Piketty does not acknowledge that each wave of inventors, entrepreneurs, and even routine capitalists find their rewards taken from them by entry. Look at the history of fortunes in department stores. The income from department stores in the late 19th century, in Le Bon Marché, Marshall Field, and Selfridge’s, was entrepreneurial. The model was then copied all over the rich world. In the late 20th century the model was challenged by a wave of discounters, and they then in turn by the internet. What happens is that the profit going to the profiteers is more or less quickly undermined by outward-shifting supply. The original accumulation dissipates. The economist William Nordhaus has calculated that the inventors and entrepreneurs nowadays earn in profit only 2 percent of the social value of their inventions. If you are Sam Walton the 2 percent gives you personally a great deal of money from introducing bar codes into stocking of supermarket shelves. But 98 percent at the cost of 2 percent is nonetheless a pretty good deal for the rest of us. The gain from macadamized roads or vulcanized rubber, then modern universities, structural concrete, and the airplane, has enriched even the poorest among us.

Deirdre N. McCloskey, “How Piketty Misses the Point”, Cato Policy Report, 2015-07.

September 1, 2017

The complex dance of supply, demand, scarcity, and price

Filed under: Economics, Environment, Government, Law — Tags: , , , — Nicholas @ 04:00

Tim Worstall explains why laws against “price gouging” are denials of economic fact and actually work against getting urgently needed items to the people who require them:

Those little diagrams at the start of the Econ 101 class (supply, demand, price) are not optional extras to our universe, they are instead accurate descriptions of how we humans interact with it. If and when demand rises then price rises, this in turn encouraging an expansion of supply. Thus why we desire to have price flexibility in the face of either changes in supply or demand.

Consider Houston right now in the wake of Hurricane Harvey. It seems a good bet that the tapwater supply is disrupted — flooding has a tendency to do that. We would therefore assume the demand for bottled water has risen – the sensible who normally hydrate from that wondrous invention, the municipal water supply, will not be able to do so, thus increasing the demand for the bottled stuff. Equally, on the other side, there’s going to be a certain difficulty with supply at present — roads 5 feet underwater don’t exactly help trucking.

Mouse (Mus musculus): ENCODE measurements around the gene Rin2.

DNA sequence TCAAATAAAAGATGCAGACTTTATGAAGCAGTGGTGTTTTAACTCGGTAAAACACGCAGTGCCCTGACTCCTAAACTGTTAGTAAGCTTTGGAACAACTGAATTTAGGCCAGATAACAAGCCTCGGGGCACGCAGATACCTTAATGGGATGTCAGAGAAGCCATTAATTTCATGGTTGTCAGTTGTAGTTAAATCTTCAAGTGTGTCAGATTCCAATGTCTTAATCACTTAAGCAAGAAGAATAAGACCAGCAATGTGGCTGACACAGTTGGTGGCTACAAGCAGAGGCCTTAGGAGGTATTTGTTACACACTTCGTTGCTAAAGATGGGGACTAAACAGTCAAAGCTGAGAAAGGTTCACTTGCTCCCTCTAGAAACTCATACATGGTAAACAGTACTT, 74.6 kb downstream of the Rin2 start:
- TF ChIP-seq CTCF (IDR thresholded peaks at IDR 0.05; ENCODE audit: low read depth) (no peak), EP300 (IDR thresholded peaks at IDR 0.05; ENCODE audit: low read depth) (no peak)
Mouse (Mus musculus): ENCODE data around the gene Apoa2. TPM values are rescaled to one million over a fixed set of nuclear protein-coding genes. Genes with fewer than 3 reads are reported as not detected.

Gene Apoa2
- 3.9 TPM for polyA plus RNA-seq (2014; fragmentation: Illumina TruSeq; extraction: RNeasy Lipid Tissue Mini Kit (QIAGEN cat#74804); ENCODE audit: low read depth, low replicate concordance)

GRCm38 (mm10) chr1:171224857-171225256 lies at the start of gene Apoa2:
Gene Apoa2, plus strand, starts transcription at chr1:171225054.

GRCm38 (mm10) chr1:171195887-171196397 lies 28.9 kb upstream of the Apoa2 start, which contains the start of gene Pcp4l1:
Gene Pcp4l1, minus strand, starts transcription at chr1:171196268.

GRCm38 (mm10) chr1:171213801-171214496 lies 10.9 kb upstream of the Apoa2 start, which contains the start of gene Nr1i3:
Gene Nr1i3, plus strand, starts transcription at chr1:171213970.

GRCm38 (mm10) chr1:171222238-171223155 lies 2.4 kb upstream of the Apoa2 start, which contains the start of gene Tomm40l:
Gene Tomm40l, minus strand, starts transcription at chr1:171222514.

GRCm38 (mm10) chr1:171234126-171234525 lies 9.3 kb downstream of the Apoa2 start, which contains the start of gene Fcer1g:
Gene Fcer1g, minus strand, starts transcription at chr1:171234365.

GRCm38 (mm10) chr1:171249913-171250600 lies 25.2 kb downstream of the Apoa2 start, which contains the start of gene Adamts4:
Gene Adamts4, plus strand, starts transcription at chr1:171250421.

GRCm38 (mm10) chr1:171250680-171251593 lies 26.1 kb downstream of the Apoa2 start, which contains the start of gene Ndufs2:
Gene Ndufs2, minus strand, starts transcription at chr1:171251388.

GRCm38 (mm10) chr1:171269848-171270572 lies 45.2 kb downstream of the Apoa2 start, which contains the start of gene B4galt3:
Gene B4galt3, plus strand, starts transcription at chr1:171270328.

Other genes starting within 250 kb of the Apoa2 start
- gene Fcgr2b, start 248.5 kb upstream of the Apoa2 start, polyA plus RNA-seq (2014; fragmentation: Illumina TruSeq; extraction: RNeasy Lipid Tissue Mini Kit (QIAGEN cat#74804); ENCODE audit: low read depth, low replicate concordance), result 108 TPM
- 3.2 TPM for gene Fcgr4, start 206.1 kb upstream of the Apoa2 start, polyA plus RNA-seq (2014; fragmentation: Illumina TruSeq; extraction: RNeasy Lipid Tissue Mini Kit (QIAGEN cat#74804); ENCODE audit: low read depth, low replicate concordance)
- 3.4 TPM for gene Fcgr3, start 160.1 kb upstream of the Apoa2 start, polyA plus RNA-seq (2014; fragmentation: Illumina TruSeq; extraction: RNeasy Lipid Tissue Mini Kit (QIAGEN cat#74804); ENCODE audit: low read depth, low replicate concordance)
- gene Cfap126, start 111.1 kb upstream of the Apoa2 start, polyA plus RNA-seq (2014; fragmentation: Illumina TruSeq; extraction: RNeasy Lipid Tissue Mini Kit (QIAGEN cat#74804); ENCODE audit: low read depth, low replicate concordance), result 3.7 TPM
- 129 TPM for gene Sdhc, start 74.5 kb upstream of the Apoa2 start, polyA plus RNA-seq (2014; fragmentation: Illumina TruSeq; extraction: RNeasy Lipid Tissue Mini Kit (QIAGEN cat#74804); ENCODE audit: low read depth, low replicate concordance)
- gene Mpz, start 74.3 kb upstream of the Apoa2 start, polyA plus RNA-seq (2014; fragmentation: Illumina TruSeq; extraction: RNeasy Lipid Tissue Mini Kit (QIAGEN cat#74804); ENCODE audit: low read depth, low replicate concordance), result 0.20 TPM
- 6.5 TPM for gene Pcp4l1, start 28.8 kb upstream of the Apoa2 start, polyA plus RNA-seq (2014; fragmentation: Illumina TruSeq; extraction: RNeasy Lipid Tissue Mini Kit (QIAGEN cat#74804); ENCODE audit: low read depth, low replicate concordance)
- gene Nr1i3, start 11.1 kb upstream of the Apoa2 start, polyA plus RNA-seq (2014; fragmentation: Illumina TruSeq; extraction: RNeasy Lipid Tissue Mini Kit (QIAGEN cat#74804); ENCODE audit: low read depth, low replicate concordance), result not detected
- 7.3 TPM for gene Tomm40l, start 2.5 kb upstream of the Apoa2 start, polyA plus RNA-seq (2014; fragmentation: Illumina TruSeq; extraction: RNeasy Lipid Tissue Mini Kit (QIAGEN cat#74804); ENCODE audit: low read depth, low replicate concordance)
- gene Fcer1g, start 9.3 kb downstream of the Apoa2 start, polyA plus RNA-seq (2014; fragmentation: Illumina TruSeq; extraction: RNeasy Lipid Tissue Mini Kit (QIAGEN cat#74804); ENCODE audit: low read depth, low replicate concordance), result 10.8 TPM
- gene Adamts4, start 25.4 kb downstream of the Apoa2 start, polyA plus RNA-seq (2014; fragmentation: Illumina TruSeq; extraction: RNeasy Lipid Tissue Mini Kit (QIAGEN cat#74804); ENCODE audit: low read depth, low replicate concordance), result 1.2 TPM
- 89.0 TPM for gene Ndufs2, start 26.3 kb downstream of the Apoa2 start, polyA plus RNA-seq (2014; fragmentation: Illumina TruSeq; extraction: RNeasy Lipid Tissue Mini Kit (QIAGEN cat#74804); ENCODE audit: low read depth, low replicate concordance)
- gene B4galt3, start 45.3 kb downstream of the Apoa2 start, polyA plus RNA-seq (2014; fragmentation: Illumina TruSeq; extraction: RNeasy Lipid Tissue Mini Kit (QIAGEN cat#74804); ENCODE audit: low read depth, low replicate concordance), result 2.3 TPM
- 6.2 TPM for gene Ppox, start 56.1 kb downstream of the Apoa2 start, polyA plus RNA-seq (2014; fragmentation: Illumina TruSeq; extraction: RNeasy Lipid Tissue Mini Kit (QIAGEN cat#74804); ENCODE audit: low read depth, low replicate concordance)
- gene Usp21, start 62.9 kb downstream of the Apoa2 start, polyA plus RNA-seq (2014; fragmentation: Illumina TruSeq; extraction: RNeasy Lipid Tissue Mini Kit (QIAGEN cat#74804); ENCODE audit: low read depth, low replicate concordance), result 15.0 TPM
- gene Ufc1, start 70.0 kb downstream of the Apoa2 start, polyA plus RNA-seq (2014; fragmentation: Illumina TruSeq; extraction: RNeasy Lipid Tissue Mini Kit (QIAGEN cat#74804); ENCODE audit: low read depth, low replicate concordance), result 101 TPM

We thus desire to do two things simultaneously. We want to restrain demand to only the really important things and we want to incentivize greater supply.

Which is exactly what a price rise does for us.

With water at (just to make up a price) $99 a case, people are only going to buy it for drinking water, perhaps only in sippy cups. Which is excellent — we want whatever limited supply of potable water (we’ve really plenty of non-potable around, that’s the basic problem) there is in place to be used for that most valuable use, being potable. We’ve achieved one of our goals therefore, by allocating that scarce resource to its most valuable use: keeping people alive.

We also want to increase supply, though, and being able to sell in Houston for $99 something bought for $9.99 in Beaumont (again, just to invent an example) might well get a few boats carrying loads in – although quite possibly not from Beaumont. Thus, by allowing prices to rise, we’ve at least potentially increased supply.

Our price system, operating without constraint, is thus achieving the two things we desire, a curtailing of demand through rationing to only truly important uses, and a rise in supply.

“But,” goes the cry, “this isn’t fair!”

Indeed it isn’t, and ain’t that a shame, fairness not being a notable feature of this universe we’re struggling to inhabit. All we can do is the best we can. Which is, again, why I insist that there should be variable prices, why there should be no laws against price-gouging. Because this really is a disaster, there really are significant shortages in Houston right now, we really do want to solve them. Which means that we should be using all of the tools at our disposal.